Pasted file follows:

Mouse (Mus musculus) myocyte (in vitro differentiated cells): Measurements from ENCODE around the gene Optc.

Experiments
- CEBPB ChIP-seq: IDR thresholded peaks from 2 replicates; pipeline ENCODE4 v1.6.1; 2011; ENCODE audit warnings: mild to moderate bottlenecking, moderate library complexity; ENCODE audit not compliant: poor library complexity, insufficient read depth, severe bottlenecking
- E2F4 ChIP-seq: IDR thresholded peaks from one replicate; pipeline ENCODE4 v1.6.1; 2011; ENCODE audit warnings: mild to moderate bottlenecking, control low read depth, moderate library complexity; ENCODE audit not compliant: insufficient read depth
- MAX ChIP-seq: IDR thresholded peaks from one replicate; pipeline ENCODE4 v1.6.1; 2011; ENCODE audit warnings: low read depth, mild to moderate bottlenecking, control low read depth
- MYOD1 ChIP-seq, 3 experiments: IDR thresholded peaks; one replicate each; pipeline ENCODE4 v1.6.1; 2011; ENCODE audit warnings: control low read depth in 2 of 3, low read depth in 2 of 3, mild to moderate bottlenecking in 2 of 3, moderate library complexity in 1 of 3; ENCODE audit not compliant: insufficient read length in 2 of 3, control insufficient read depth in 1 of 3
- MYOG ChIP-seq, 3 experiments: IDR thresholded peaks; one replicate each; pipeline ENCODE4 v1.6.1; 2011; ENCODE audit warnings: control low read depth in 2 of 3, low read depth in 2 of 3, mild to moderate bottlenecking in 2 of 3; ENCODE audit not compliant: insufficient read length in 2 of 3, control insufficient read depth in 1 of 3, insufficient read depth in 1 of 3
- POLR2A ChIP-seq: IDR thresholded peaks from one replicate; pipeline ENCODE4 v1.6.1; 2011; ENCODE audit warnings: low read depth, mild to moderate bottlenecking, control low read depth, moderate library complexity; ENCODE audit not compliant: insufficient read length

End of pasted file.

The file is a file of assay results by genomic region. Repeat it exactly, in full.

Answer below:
Mouse (Mus musculus) myocyte (in vitro differentiated cells): Measurements from ENCODE around the gene Optc.

Experiments
- CEBPB ChIP-seq: IDR thresholded peaks from 2 replicates; pipeline ENCODE4 v1.6.1; 2011; ENCODE audit warnings: mild to moderate bottlenecking, moderate library complexity; ENCODE audit not compliant: poor library complexity, insufficient read depth, severe bottlenecking
- E2F4 ChIP-seq: IDR thresholded peaks from one replicate; pipeline ENCODE4 v1.6.1; 2011; ENCODE audit warnings: mild to moderate bottlenecking, control low read depth, moderate library complexity; ENCODE audit not compliant: insufficient read depth
- MAX ChIP-seq: IDR thresholded peaks from one replicate; pipeline ENCODE4 v1.6.1; 2011; ENCODE audit warnings: low read depth, mild to moderate bottlenecking, control low read depth
- MYOD1 ChIP-seq, 3 experiments: IDR thresholded peaks; one replicate each; pipeline ENCODE4 v1.6.1; 2011; ENCODE audit warnings: control low read depth in 2 of 3, low read depth in 2 of 3, mild to moderate bottlenecking in 2 of 3, moderate library complexity in 1 of 3; ENCODE audit not compliant: insufficient read length in 2 of 3, control insufficient read depth in 1 of 3
- MYOG ChIP-seq, 3 experiments: IDR thresholded peaks; one replicate each; pipeline ENCODE4 v1.6.1; 2011; ENCODE audit warnings: control low read depth in 2 of 3, low read depth in 2 of 3, mild to moderate bottlenecking in 2 of 3; ENCODE audit not compliant: insufficient read length in 2 of 3, control insufficient read depth in 1 of 3, insufficient read depth in 1 of 3
- POLR2A ChIP-seq: IDR thresholded peaks from one replicate; pipeline ENCODE4 v1.6.1; 2011; ENCODE audit warnings: low read depth, mild to moderate bottlenecking, control low read depth, moderate library complexity; ENCODE audit not compliant: insufficient read length